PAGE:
Silk microchip for rapid medical testing

Silk could provide a sophisticated new way of monitoring health, Peter Domachuk, a physicist from the University of Sydney, has found.

He and his colleagues have created microchips using silk fibres. In the lab they’ve demonstrated that these microchips can measure oxygen using haemoglobin embedded in the silk.

Their aim is to embed a wide range of proteins so they can run dozens of blood test simultaneously at the point of care instead of waiting for the pathology lab.

“We hope that within the decade our silk chips will be at work in every hospital, GP clinic and home,” says Peter who developed the idea of using natural fibres in medical devices while working with Fiorenzo Omenetto and David Kaplan at Tufts University, Boston USA.

Silk fibres, he says, can be formed into tiny platforms or “bio-chips” that should allow medical testing and measuring of vital signs to be undertaken more rapidly and cheaply than current technology allows. His work will be presented for the first time in public this week at Fresh Science – a national science talent search – at the Melbourne Museum. Peter is one of 16 winners from across Australia.

The bombyx Morii s ilk moth whose cocoons are used for extracting the fibron (photo: Peter Domachuk)

The protein that underpins the strength of silk, fibroin, can be purified to form a clear material that can be used to display tiny drops of thousands of different biochemical compounds in patterns where they are no farther apart than the width of a human hair. These test compounds can then be simultaneously exposed to and react with body fluids such as human blood.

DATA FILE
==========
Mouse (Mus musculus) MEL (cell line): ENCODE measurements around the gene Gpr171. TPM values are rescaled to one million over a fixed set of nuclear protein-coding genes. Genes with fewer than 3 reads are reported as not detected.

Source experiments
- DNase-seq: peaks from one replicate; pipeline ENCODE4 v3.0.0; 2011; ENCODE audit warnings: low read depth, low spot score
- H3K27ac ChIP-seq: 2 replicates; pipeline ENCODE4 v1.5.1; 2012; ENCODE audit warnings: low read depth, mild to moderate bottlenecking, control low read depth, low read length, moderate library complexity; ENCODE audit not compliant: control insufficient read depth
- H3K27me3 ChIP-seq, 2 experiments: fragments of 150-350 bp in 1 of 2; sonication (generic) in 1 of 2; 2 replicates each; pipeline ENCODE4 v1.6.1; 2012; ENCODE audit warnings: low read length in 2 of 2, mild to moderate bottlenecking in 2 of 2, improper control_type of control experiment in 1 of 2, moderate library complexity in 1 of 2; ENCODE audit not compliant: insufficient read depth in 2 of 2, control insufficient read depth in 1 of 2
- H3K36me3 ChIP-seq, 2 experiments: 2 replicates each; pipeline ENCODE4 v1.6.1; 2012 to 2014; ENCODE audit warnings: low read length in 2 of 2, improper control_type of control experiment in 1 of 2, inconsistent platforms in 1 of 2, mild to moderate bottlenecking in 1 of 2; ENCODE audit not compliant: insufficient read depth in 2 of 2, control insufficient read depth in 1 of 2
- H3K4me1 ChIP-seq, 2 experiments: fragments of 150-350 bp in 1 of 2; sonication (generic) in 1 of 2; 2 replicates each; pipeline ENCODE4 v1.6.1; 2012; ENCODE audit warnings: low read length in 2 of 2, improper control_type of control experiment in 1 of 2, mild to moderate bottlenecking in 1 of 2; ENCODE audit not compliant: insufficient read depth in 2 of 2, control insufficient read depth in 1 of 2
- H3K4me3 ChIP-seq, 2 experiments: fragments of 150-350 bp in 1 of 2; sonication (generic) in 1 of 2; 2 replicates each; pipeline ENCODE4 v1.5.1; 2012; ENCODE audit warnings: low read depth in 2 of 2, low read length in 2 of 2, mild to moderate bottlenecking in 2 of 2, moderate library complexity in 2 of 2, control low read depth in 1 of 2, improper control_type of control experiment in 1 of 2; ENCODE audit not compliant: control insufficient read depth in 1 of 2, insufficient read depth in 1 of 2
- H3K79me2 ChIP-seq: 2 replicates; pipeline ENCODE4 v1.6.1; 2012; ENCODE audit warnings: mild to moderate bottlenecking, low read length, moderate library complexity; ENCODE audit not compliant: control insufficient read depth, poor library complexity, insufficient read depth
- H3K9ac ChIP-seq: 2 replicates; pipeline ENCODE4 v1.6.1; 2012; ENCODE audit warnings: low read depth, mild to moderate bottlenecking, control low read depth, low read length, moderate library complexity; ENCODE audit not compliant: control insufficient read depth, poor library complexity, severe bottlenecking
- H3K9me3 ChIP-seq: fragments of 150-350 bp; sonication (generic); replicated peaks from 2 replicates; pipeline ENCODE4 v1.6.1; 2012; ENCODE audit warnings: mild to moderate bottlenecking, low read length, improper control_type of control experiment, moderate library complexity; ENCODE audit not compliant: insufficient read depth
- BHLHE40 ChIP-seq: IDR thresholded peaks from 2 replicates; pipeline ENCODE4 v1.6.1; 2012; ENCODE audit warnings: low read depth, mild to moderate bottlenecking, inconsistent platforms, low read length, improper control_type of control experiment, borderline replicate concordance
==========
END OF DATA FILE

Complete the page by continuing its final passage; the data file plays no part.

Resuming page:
“The particularly interesting thing about silk,” Peter says, “is that the biochemical compounds it holds retain their activity. This biochemical activity enables extra sensitivity for monitoring and detecting medical conditions. And fibroin is transparent and can be formed into structures to control light which can be then used as a sensitive probe for improved medical testing. What’s more, silk doesn’t trigger the human immune response when it comes into contact with tissue.”

The above combination of factors makes silk a unique candidate for implantable biochips—devices like electronic microchips that can sit in or under the skin a

nd detect chemicals in the blood. This can allow quick and accurate determination of medical conditions without the need for expensive laboratory-based pathology.

Bombyx Morii cocoons ready for processing (photo: Peter Domachuk)

“I’m confident that the technology can lower healthcare costs and reduce patient risk,” Peter says.

Peter Domachuk is one of 16 early-career scientists presenting their research to the public for the first time thanks to Fresh Science, a national program sponsored by the Australian Government. His challenges include presenting his discoveries in verse at a Melbourne pub.

For further information, contact Peter Domachuk at

Additional Photographs

Examples of silk fibron films forming free space optical components (photos: Peter Domachuk)

Silk structures a fraction the width of a human hair, used for controlling light (image: Peter Domachuk)

A group of silk cocoons illuminated by laser light in an optical fibre (image: Peter Domachuk)

Peter Domachuk pitching his story (photo: Mike Coulson)

Peter Domachuk (photo: Mike Coulson)